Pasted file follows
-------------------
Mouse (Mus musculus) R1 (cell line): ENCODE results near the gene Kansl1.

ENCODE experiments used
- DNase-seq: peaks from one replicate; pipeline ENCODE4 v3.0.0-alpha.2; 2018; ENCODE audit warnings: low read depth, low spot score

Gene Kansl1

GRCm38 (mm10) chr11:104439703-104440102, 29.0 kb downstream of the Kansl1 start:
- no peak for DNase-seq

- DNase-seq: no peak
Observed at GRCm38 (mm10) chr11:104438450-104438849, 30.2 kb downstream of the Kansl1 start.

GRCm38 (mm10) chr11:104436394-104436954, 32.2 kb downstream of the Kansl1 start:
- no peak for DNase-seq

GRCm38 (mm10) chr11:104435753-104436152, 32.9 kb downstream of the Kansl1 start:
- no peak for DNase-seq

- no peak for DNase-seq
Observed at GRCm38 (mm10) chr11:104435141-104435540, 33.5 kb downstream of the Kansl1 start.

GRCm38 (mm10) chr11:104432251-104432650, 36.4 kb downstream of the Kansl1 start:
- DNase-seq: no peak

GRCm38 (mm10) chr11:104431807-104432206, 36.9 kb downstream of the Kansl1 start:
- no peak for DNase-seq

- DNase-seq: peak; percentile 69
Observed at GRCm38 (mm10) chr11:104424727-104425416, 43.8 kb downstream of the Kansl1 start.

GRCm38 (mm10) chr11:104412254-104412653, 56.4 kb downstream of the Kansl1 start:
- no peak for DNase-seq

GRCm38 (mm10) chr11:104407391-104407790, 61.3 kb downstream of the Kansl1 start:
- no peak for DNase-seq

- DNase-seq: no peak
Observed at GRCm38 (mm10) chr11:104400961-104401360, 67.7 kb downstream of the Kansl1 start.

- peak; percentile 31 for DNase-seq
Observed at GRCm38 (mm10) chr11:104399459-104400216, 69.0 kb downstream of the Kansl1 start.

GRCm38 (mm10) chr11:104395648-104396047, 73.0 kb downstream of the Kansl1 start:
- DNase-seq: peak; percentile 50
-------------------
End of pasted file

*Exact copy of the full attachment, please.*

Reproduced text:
Mouse (Mus musculus) R1 (cell line): ENCODE results near the gene Kansl1.

ENCODE experiments used
- DNase-seq: peaks from one replicate; pipeline ENCODE4 v3.0.0-alpha.2; 2018; ENCODE audit warnings: low read depth, low spot score

Gene Kansl1

GRCm38 (mm10) chr11:104439703-104440102, 29.0 kb downstream of the Kansl1 start:
- no peak for DNase-seq

- DNase-seq: no peak
Observed at GRCm38 (mm10) chr11:104438450-104438849, 30.2 kb downstream of the Kansl1 start.

GRCm38 (mm10) chr11:104436394-104436954, 32.2 kb downstream of the Kansl1 start:
- no peak for DNase-seq

GRCm38 (mm10) chr11:104435753-104436152, 32.9 kb downstream of the Kansl1 start:
- no peak for DNase-seq

- no peak for DNase-seq
Observed at GRCm38 (mm10) chr11:104435141-104435540, 33.5 kb downstream of the Kansl1 start.

GRCm38 (mm10) chr11:104432251-104432650, 36.4 kb downstream of the Kansl1 start:
- DNase-seq: no peak

GRCm38 (mm10) chr11:104431807-104432206, 36.9 kb downstream of the Kansl1 start:
- no peak for DNase-seq

- DNase-seq: peak; percentile 69
Observed at GRCm38 (mm10) chr11:104424727-104425416, 43.8 kb downstream of the Kansl1 start.

GRCm38 (mm10) chr11:104412254-104412653, 56.4 kb downstream of the Kansl1 start:
- no peak for DNase-seq

GRCm38 (mm10) chr11:104407391-104407790, 61.3 kb downstream of the Kansl1 start:
- no peak for DNase-seq

- DNase-seq: no peak
Observed at GRCm38 (mm10) chr11:104400961-104401360, 67.7 kb downstream of the Kansl1 start.

- peak; percentile 31 for DNase-seq
Observed at GRCm38 (mm10) chr11:104399459-104400216, 69.0 kb downstream of the Kansl1 start.

GRCm38 (mm10) chr11:104395648-104396047, 73.0 kb downstream of the Kansl1 start:
- DNase-seq: peak; percentile 50